Nicola Sturgeon has asked Westminster for permission to hold a second independence referendum, but the Prime Minister thinks now is  “not the time” for a new vote as the UK hurtles towards Brexit. 

While the First Minister has the support of the Scottish Parliament for the request, what are her government’s options within the law if the UK Government refuses to agree to #indyref2?

Ferret Fact Service | Scotlands impartial fact check project

On 4 March, the First Minister hinted that she may test the UK Government’s resolve on denying the request. She said in her letter to Theresa May that the motion passed by the Scottish Parliament “must be respected and progressed”, and that the question was not “if, but how”.

Although Sturgeon told the BBC that there was no need or intention for the matter to be decided by the courts, she maintained that it was “absolutely essential” the Scottish Parliament’s will for a referendum was respected.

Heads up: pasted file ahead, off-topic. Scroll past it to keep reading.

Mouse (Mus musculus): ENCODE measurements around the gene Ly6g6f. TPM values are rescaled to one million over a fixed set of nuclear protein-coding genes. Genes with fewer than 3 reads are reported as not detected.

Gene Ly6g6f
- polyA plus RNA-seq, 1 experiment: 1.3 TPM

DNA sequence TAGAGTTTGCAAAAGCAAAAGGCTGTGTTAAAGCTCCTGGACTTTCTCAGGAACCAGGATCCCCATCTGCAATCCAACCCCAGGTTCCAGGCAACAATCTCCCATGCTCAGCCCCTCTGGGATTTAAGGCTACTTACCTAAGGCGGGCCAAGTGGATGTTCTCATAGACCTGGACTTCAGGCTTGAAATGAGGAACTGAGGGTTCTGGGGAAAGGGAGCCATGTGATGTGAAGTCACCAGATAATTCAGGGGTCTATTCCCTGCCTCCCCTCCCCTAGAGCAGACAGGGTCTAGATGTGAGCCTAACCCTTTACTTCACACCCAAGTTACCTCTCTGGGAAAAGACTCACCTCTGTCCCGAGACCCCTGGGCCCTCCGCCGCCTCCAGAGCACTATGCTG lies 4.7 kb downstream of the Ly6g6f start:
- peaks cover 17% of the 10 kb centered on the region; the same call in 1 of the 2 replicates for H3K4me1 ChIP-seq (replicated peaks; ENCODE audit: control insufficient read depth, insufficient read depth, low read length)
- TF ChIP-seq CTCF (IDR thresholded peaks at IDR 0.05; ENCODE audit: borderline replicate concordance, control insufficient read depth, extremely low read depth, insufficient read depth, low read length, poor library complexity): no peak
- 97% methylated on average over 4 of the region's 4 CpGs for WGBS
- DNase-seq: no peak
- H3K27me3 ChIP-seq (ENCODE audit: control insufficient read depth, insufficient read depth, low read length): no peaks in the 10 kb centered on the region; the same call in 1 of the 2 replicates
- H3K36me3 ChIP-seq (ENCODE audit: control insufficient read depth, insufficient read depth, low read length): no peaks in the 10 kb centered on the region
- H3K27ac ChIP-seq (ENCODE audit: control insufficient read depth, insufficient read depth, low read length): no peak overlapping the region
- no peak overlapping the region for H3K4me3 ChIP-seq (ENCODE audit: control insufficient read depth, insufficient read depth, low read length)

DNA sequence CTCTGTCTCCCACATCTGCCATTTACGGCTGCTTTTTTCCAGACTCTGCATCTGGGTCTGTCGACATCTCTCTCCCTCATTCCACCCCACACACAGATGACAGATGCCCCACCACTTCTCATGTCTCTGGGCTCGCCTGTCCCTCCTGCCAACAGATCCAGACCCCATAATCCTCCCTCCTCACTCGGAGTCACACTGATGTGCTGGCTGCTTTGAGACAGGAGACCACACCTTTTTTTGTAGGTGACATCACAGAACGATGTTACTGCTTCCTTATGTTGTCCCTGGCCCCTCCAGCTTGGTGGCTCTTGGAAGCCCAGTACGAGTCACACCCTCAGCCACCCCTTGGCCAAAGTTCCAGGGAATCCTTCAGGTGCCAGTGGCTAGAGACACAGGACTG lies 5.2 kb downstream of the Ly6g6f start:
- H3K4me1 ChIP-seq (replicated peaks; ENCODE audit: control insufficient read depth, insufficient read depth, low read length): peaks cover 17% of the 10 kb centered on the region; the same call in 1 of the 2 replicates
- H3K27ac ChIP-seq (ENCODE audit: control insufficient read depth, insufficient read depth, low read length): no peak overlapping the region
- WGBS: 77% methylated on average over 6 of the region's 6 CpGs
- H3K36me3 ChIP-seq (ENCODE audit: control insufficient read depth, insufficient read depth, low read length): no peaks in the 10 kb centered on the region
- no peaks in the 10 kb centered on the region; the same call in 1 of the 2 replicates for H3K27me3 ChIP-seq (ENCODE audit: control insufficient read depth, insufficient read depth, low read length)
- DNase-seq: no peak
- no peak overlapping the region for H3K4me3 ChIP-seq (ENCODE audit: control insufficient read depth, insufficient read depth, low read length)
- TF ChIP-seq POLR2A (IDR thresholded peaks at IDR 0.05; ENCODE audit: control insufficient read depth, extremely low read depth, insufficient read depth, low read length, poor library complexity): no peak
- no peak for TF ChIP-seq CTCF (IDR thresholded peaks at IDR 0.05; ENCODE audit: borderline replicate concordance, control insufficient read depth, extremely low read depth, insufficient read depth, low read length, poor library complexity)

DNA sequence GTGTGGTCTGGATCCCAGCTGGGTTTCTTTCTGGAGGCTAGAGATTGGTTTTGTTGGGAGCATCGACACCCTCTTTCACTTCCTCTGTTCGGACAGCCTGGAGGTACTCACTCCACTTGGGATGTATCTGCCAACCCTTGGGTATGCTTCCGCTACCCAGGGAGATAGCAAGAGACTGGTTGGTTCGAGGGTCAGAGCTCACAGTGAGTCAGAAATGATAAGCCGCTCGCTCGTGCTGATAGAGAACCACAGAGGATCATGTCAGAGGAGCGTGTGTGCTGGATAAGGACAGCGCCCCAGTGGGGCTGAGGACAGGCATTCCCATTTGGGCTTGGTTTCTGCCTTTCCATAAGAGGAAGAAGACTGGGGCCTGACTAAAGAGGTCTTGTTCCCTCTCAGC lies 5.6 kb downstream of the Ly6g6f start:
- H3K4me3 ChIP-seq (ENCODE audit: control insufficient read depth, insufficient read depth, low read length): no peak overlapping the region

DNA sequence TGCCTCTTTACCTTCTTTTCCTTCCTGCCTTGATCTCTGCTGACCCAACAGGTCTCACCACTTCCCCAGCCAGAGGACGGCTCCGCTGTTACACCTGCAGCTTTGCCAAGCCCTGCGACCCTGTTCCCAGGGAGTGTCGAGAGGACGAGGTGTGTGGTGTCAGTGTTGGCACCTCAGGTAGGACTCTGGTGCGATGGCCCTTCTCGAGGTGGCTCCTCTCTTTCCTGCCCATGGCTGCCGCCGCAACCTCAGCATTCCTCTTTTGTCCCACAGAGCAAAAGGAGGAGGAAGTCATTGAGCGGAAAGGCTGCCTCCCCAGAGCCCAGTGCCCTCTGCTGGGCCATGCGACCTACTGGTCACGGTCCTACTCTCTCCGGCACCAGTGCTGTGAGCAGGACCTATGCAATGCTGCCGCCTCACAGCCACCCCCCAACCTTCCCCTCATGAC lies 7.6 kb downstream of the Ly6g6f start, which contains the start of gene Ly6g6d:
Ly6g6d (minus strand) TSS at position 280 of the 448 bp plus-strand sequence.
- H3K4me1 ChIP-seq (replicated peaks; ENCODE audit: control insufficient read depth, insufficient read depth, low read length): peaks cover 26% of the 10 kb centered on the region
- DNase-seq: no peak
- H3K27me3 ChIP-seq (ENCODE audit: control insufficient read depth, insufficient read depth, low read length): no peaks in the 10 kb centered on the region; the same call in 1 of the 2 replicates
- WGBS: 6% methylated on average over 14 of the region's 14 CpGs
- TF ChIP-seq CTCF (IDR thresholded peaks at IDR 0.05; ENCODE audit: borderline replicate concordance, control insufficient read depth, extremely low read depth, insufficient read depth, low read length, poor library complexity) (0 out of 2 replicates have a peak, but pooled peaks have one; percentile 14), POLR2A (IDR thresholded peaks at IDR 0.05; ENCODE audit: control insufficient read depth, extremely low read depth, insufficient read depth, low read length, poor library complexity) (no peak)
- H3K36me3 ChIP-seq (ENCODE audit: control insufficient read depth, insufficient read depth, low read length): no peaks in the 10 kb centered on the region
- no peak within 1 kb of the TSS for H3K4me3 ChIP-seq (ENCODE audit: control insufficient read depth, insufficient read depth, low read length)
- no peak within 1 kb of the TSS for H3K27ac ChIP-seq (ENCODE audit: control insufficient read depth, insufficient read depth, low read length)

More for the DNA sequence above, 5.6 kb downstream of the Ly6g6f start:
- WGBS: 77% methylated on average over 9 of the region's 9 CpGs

David Mundell, Conservative MP and Secretary of State for Scotland, has questioned whether a referendum in Sturgeon’s proposed timescale – between autumn 2018 and spring 2019 – would be “legal, fair and decisive”.


Currently, Sturgeon is taking the official route to a referendum through a section 30 order.

Constitutional matters – which include the union of Scotland and England – are ‘reserved’, meaning that the Scottish Parliament does not have the power to make laws relating to these areas.

But section 30 of the Scotland Act 1998 allows the UK government to temporarily transfer power to the Scottish Parliament to legislate for a referendum.